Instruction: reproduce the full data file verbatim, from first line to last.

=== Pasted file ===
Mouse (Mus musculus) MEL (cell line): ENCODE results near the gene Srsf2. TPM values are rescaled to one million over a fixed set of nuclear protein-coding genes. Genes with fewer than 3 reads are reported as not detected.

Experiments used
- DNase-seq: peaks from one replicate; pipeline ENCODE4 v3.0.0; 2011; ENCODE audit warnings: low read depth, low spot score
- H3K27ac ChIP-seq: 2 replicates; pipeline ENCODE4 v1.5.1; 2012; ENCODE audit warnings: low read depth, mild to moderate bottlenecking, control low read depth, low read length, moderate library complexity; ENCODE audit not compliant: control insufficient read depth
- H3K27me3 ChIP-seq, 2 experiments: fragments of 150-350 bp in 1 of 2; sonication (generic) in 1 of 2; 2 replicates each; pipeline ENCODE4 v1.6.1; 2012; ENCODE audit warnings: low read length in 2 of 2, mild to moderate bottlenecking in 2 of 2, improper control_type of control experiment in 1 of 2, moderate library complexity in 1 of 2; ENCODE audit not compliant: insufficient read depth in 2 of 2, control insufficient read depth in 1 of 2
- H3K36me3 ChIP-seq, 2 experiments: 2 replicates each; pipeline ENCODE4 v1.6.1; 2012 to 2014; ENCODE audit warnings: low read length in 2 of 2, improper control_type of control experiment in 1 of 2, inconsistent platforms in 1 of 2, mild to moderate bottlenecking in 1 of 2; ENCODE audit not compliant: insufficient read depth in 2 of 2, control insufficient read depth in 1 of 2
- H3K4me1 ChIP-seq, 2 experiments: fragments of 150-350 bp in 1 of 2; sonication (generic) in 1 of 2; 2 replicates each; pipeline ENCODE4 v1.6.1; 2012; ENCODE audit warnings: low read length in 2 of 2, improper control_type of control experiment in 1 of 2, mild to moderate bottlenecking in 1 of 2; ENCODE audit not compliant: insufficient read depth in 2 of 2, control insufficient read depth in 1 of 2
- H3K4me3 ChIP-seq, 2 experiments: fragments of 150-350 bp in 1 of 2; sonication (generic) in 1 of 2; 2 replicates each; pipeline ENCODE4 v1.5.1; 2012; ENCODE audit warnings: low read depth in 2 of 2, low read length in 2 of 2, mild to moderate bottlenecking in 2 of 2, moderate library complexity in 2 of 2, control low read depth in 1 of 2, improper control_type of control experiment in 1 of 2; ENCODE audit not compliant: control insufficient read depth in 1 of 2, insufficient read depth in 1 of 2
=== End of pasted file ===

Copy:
Mouse (Mus musculus) MEL (cell line): ENCODE results near the gene Srsf2. TPM values are rescaled to one million over a fixed set of nuclear protein-coding genes. Genes with fewer than 3 reads are reported as not detected.

Experiments used
- DNase-seq: peaks from one replicate; pipeline ENCODE4 v3.0.0; 2011; ENCODE audit warnings: low read depth, low spot score
- H3K27ac ChIP-seq: 2 replicates; pipeline ENCODE4 v1.5.1; 2012; ENCODE audit warnings: low read depth, mild to moderate bottlenecking, control low read depth, low read length, moderate library complexity; ENCODE audit not compliant: control insufficient read depth
- H3K27me3 ChIP-seq, 2 experiments: fragments of 150-350 bp in 1 of 2; sonication (generic) in 1 of 2; 2 replicates each; pipeline ENCODE4 v1.6.1; 2012; ENCODE audit warnings: low read length in 2 of 2, mild to moderate bottlenecking in 2 of 2, improper control_type of control experiment in 1 of 2, moderate library complexity in 1 of 2; ENCODE audit not compliant: insufficient read depth in 2 of 2, control insufficient read depth in 1 of 2
- H3K36me3 ChIP-seq, 2 experiments: 2 replicates each; pipeline ENCODE4 v1.6.1; 2012 to 2014; ENCODE audit warnings: low read length in 2 of 2, improper control_type of control experiment in 1 of 2, inconsistent platforms in 1 of 2, mild to moderate bottlenecking in 1 of 2; ENCODE audit not compliant: insufficient read depth in 2 of 2, control insufficient read depth in 1 of 2
- H3K4me1 ChIP-seq, 2 experiments: fragments of 150-350 bp in 1 of 2; sonication (generic) in 1 of 2; 2 replicates each; pipeline ENCODE4 v1.6.1; 2012; ENCODE audit warnings: low read length in 2 of 2, improper control_type of control experiment in 1 of 2, mild to moderate bottlenecking in 1 of 2; ENCODE audit not compliant: insufficient read depth in 2 of 2, control insufficient read depth in 1 of 2
- H3K4me3 ChIP-seq, 2 experiments: fragments of 150-350 bp in 1 of 2; sonication (generic) in 1 of 2; 2 replicates each; pipeline ENCODE4 v1.5.1; 2012; ENCODE audit warnings: low read depth in 2 of 2, low read length in 2 of 2, mild to moderate bottlenecking in 2 of 2, moderate library complexity in 2 of 2, control low read depth in 1 of 2, improper control_type of control experiment in 1 of 2; ENCODE audit not compliant: control insufficient read depth in 1 of 2, insufficient read depth in 1 of 2